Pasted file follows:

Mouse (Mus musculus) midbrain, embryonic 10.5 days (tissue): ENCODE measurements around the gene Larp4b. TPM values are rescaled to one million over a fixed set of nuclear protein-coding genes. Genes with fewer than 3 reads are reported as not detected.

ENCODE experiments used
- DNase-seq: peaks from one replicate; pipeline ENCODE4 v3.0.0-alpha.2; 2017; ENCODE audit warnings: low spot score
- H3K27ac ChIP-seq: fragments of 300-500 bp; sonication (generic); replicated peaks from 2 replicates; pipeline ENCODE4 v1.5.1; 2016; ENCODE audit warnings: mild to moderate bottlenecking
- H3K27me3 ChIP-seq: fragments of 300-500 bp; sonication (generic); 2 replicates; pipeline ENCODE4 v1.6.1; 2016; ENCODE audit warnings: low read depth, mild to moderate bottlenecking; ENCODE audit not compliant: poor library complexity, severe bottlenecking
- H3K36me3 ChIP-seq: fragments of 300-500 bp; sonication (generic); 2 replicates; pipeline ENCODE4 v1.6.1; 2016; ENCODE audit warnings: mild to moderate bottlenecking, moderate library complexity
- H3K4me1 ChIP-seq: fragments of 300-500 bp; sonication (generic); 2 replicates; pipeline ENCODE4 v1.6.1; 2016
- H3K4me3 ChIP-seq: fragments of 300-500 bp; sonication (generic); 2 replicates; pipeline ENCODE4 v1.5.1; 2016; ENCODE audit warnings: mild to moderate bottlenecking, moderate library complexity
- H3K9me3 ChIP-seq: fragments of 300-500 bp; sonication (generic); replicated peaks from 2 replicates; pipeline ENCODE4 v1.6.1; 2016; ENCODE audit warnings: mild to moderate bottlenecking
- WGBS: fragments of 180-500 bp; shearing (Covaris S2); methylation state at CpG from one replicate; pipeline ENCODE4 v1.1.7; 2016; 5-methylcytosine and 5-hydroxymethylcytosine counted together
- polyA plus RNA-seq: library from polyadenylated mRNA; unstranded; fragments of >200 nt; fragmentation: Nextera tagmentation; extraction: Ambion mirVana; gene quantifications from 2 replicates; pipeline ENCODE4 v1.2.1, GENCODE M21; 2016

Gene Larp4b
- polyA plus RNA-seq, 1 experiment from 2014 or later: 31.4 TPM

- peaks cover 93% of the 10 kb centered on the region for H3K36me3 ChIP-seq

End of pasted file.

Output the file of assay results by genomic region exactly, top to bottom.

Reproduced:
Mouse (Mus musculus) midbrain, embryonic 10.5 days (tissue): ENCODE measurements around the gene Larp4b. TPM values are rescaled to one million over a fixed set of nuclear protein-coding genes. Genes with fewer than 3 reads are reported as not detected.

ENCODE experiments used
- DNase-seq: peaks from one replicate; pipeline ENCODE4 v3.0.0-alpha.2; 2017; ENCODE audit warnings: low spot score
- H3K27ac ChIP-seq: fragments of 300-500 bp; sonication (generic); replicated peaks from 2 replicates; pipeline ENCODE4 v1.5.1; 2016; ENCODE audit warnings: mild to moderate bottlenecking
- H3K27me3 ChIP-seq: fragments of 300-500 bp; sonication (generic); 2 replicates; pipeline ENCODE4 v1.6.1; 2016; ENCODE audit warnings: low read depth, mild to moderate bottlenecking; ENCODE audit not compliant: poor library complexity, severe bottlenecking
- H3K36me3 ChIP-seq: fragments of 300-500 bp; sonication (generic); 2 replicates; pipeline ENCODE4 v1.6.1; 2016; ENCODE audit warnings: mild to moderate bottlenecking, moderate library complexity
- H3K4me1 ChIP-seq: fragments of 300-500 bp; sonication (generic); 2 replicates; pipeline ENCODE4 v1.6.1; 2016
- H3K4me3 ChIP-seq: fragments of 300-500 bp; sonication (generic); 2 replicates; pipeline ENCODE4 v1.5.1; 2016; ENCODE audit warnings: mild to moderate bottlenecking, moderate library complexity
- H3K9me3 ChIP-seq: fragments of 300-500 bp; sonication (generic); replicated peaks from 2 replicates; pipeline ENCODE4 v1.6.1; 2016; ENCODE audit warnings: mild to moderate bottlenecking
- WGBS: fragments of 180-500 bp; shearing (Covaris S2); methylation state at CpG from one replicate; pipeline ENCODE4 v1.1.7; 2016; 5-methylcytosine and 5-hydroxymethylcytosine counted together
- polyA plus RNA-seq: library from polyadenylated mRNA; unstranded; fragments of >200 nt; fragmentation: Nextera tagmentation; extraction: Ambion mirVana; gene quantifications from 2 replicates; pipeline ENCODE4 v1.2.1, GENCODE M21; 2016

Gene Larp4b
- polyA plus RNA-seq, 1 experiment from 2014 or later: 31.4 TPM

- peaks cover 93% of the 10 kb centered on the region for H3K36me3 ChIP-seq